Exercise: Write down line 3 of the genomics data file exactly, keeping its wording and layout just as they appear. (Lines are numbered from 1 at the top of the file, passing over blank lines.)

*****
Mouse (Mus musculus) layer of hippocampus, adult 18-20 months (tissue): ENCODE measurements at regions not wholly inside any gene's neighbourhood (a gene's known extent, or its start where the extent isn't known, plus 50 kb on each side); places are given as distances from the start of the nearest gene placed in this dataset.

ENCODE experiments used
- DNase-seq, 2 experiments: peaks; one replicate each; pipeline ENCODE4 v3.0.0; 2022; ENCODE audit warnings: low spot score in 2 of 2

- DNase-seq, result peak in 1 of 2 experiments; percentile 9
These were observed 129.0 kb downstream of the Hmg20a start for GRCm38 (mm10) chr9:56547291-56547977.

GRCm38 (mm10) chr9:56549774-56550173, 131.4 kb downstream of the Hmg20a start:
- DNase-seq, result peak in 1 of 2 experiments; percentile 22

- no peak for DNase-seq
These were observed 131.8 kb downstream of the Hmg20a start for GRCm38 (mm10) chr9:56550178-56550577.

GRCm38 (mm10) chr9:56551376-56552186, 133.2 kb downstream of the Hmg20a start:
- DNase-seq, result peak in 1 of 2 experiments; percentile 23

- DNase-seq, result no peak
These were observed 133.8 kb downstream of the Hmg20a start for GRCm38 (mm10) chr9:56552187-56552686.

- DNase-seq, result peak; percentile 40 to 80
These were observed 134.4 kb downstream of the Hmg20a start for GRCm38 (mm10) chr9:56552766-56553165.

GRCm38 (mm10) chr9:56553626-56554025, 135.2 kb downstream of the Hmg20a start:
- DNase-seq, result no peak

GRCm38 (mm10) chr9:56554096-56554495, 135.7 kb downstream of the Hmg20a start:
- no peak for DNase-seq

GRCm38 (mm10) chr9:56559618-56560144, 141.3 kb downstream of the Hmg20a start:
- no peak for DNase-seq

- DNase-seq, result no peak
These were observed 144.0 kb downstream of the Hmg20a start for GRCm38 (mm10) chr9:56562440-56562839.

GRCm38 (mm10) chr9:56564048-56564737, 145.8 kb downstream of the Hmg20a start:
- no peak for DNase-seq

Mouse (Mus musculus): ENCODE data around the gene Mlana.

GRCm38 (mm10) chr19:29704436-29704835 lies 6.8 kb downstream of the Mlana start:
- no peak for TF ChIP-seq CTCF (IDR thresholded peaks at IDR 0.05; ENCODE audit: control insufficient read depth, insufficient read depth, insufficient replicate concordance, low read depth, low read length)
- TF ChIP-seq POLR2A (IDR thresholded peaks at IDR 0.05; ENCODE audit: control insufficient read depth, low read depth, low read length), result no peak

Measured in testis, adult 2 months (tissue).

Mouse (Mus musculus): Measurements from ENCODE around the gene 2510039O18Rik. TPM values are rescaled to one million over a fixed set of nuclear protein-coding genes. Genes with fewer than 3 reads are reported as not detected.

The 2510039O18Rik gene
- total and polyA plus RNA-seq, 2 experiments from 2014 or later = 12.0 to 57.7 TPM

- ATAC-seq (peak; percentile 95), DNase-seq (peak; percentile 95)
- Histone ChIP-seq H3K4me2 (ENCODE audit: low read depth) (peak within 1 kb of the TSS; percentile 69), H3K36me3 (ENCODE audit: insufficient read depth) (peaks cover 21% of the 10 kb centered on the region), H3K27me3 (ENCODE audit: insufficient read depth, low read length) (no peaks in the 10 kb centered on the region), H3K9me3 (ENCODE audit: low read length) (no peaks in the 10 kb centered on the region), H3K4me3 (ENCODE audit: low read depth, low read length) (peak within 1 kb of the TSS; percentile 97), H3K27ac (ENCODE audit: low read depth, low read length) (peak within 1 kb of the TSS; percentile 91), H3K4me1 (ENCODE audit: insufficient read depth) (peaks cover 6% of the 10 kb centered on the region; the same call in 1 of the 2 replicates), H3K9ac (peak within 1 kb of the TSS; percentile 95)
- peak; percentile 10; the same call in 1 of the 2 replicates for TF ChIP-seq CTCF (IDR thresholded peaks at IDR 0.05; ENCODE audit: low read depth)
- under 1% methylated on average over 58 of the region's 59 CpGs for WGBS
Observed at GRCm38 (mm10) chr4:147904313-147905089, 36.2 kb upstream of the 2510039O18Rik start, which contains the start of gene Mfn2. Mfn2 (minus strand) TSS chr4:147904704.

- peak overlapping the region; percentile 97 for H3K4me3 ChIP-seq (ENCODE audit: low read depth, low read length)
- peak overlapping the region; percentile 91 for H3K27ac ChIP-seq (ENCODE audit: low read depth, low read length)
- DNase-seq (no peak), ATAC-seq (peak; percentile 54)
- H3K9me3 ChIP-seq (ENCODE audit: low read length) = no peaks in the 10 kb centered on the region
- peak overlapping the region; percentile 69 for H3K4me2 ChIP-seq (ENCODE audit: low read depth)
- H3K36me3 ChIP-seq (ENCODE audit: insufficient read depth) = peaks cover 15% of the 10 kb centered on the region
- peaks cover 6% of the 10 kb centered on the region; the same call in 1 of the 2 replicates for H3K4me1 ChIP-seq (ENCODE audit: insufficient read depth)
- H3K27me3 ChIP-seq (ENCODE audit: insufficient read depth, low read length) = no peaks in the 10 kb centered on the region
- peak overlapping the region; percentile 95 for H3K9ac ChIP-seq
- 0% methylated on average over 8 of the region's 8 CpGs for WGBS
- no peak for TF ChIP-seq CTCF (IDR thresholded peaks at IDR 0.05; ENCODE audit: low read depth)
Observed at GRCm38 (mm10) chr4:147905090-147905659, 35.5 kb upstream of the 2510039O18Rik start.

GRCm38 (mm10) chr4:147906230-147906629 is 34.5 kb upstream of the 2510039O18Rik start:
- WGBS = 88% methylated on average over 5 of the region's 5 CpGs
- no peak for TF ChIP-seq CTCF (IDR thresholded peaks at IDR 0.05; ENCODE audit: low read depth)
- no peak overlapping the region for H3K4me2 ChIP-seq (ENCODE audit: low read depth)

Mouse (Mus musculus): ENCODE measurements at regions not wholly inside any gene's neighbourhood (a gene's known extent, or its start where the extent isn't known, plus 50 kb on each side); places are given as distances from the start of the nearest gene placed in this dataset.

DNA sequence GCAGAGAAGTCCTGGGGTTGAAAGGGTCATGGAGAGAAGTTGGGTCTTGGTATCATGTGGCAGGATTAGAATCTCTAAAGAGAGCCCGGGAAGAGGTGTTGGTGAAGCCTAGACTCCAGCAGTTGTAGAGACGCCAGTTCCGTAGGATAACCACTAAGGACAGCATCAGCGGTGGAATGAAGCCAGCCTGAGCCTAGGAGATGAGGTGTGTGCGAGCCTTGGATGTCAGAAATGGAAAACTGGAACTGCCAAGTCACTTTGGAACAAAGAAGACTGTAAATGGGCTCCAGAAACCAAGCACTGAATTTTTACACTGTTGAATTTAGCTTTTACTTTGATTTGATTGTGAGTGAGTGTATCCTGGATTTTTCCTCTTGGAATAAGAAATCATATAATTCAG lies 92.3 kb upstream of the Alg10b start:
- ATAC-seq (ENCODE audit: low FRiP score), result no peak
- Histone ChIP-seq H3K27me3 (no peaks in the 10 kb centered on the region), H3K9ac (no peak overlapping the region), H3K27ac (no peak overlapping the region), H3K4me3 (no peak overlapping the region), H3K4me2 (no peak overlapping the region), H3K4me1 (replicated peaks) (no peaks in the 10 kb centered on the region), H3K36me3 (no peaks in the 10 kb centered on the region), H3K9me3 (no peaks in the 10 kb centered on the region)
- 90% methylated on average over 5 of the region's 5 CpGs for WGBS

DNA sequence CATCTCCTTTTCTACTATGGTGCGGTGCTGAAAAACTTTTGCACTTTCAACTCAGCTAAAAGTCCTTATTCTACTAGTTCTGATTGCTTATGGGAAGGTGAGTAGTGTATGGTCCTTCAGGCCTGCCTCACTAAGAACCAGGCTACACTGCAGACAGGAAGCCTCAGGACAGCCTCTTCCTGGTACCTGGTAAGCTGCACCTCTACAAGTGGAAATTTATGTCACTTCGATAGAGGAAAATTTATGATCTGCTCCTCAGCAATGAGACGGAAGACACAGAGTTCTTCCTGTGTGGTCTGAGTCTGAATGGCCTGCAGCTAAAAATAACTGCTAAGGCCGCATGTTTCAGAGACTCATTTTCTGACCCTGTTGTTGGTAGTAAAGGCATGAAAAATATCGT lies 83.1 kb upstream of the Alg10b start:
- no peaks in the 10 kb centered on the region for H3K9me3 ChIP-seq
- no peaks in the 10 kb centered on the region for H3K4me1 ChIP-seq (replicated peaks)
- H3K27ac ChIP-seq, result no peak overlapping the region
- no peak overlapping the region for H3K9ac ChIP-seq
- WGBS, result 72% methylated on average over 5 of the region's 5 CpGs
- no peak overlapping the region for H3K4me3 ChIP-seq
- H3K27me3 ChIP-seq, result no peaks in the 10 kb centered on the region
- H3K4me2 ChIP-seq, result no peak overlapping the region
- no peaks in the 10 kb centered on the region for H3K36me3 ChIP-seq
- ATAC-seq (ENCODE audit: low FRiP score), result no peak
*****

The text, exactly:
- DNase-seq, 2 experiments: peaks; one replicate each; pipeline ENCODE4 v3.0.0; 2022; ENCODE audit warnings: low spot score in 2 of 2